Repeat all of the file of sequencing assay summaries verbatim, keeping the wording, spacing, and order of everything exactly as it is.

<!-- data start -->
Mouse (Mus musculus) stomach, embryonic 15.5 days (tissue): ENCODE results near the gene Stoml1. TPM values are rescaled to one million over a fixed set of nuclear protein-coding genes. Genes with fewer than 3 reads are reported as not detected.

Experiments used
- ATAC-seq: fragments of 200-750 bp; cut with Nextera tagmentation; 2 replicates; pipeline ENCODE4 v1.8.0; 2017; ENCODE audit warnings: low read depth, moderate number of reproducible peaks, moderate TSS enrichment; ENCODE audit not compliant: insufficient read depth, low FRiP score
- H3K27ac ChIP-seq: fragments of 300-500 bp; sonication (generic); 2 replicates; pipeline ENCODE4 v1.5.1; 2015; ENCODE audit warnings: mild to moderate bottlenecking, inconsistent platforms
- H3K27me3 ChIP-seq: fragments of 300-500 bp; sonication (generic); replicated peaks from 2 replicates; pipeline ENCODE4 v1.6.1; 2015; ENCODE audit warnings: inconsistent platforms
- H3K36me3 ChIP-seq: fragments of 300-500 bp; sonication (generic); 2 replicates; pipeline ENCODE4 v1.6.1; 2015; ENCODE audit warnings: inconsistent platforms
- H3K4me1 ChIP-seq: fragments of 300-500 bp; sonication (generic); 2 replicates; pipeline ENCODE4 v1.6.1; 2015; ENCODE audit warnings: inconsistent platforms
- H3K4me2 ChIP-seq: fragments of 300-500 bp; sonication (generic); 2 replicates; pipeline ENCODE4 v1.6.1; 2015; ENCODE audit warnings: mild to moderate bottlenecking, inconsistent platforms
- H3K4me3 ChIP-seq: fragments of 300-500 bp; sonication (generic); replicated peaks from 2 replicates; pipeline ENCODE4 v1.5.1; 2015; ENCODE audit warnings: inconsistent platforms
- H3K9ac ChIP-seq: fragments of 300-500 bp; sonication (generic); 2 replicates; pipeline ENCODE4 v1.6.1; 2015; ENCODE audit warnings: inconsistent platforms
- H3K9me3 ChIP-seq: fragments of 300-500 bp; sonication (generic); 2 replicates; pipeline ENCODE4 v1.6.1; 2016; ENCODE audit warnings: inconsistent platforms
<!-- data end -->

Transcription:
Mouse (Mus musculus) stomach, embryonic 15.5 days (tissue): ENCODE results near the gene Stoml1. TPM values are rescaled to one million over a fixed set of nuclear protein-coding genes. Genes with fewer than 3 reads are reported as not detected.

Experiments used
- ATAC-seq: fragments of 200-750 bp; cut with Nextera tagmentation; 2 replicates; pipeline ENCODE4 v1.8.0; 2017; ENCODE audit warnings: low read depth, moderate number of reproducible peaks, moderate TSS enrichment; ENCODE audit not compliant: insufficient read depth, low FRiP score
- H3K27ac ChIP-seq: fragments of 300-500 bp; sonication (generic); 2 replicates; pipeline ENCODE4 v1.5.1; 2015; ENCODE audit warnings: mild to moderate bottlenecking, inconsistent platforms
- H3K27me3 ChIP-seq: fragments of 300-500 bp; sonication (generic); replicated peaks from 2 replicates; pipeline ENCODE4 v1.6.1; 2015; ENCODE audit warnings: inconsistent platforms
- H3K36me3 ChIP-seq: fragments of 300-500 bp; sonication (generic); 2 replicates; pipeline ENCODE4 v1.6.1; 2015; ENCODE audit warnings: inconsistent platforms
- H3K4me1 ChIP-seq: fragments of 300-500 bp; sonication (generic); 2 replicates; pipeline ENCODE4 v1.6.1; 2015; ENCODE audit warnings: inconsistent platforms
- H3K4me2 ChIP-seq: fragments of 300-500 bp; sonication (generic); 2 replicates; pipeline ENCODE4 v1.6.1; 2015; ENCODE audit warnings: mild to moderate bottlenecking, inconsistent platforms
- H3K4me3 ChIP-seq: fragments of 300-500 bp; sonication (generic); replicated peaks from 2 replicates; pipeline ENCODE4 v1.5.1; 2015; ENCODE audit warnings: inconsistent platforms
- H3K9ac ChIP-seq: fragments of 300-500 bp; sonication (generic); 2 replicates; pipeline ENCODE4 v1.6.1; 2015; ENCODE audit warnings: inconsistent platforms
- H3K9me3 ChIP-seq: fragments of 300-500 bp; sonication (generic); 2 replicates; pipeline ENCODE4 v1.6.1; 2016; ENCODE audit warnings: inconsistent platforms